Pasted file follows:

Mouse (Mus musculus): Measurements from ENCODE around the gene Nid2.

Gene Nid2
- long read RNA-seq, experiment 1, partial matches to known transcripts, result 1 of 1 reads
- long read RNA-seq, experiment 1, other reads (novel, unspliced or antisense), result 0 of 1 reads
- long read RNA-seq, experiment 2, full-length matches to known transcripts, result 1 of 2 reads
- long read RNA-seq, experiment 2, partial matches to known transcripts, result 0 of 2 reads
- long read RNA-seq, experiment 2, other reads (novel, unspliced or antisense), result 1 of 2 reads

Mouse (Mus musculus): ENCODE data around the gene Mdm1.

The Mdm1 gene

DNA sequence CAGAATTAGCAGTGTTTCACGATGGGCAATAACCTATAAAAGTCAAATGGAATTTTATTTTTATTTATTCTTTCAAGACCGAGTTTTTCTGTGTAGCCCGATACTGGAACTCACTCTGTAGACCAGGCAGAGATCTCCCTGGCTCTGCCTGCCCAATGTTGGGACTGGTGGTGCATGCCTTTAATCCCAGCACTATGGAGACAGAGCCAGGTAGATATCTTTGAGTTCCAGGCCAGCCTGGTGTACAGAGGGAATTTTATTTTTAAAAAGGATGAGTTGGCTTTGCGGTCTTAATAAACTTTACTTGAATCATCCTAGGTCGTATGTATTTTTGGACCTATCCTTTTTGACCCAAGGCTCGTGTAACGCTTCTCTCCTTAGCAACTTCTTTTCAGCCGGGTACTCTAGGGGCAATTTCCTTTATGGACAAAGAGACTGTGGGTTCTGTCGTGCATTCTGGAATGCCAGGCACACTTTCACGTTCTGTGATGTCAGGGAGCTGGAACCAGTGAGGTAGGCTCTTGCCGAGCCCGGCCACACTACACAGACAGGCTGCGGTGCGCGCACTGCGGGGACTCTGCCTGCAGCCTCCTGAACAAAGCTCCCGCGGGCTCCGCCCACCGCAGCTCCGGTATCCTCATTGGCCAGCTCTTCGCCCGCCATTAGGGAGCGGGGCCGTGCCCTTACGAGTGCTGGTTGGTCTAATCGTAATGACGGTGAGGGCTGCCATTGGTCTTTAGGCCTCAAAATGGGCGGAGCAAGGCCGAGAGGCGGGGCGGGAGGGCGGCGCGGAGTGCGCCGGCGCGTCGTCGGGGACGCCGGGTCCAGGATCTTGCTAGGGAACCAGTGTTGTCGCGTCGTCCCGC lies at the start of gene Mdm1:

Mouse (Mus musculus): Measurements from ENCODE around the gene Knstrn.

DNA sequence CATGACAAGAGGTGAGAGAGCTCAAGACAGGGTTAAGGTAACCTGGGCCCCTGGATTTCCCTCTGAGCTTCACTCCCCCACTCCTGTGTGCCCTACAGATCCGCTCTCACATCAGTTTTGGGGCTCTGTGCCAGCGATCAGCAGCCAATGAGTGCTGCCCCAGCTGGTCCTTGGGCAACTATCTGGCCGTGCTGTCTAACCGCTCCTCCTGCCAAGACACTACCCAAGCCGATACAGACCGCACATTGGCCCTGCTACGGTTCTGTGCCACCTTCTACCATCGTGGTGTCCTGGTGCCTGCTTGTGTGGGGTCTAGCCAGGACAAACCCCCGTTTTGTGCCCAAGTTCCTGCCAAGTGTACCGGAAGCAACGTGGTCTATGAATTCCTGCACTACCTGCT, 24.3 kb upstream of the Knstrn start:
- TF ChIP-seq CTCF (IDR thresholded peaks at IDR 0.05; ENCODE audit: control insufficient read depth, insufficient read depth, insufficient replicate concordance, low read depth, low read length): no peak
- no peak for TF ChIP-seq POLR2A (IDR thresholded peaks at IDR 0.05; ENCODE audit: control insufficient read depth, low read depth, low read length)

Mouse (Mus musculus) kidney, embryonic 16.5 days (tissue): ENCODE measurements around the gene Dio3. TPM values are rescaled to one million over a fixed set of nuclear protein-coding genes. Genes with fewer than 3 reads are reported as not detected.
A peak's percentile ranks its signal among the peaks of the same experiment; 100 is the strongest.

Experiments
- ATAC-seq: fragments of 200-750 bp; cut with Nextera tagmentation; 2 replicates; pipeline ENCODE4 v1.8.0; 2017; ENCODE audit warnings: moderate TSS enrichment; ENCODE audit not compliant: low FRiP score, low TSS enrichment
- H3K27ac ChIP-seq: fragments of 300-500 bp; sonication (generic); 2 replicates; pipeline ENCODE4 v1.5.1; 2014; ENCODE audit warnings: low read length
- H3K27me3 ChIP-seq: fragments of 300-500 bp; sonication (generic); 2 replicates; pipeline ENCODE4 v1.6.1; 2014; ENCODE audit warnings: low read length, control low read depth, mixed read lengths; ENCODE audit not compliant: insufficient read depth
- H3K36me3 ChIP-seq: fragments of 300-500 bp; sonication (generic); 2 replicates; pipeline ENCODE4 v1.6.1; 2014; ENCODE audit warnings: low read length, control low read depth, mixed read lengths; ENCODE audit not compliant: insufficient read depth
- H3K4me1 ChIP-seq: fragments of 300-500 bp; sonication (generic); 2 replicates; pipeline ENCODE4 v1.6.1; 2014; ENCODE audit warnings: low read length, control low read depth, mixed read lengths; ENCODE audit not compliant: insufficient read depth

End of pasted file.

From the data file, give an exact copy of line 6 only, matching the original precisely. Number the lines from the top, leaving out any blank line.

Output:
- long read RNA-seq, experiment 2, partial matches to known transcripts, result 0 of 2 reads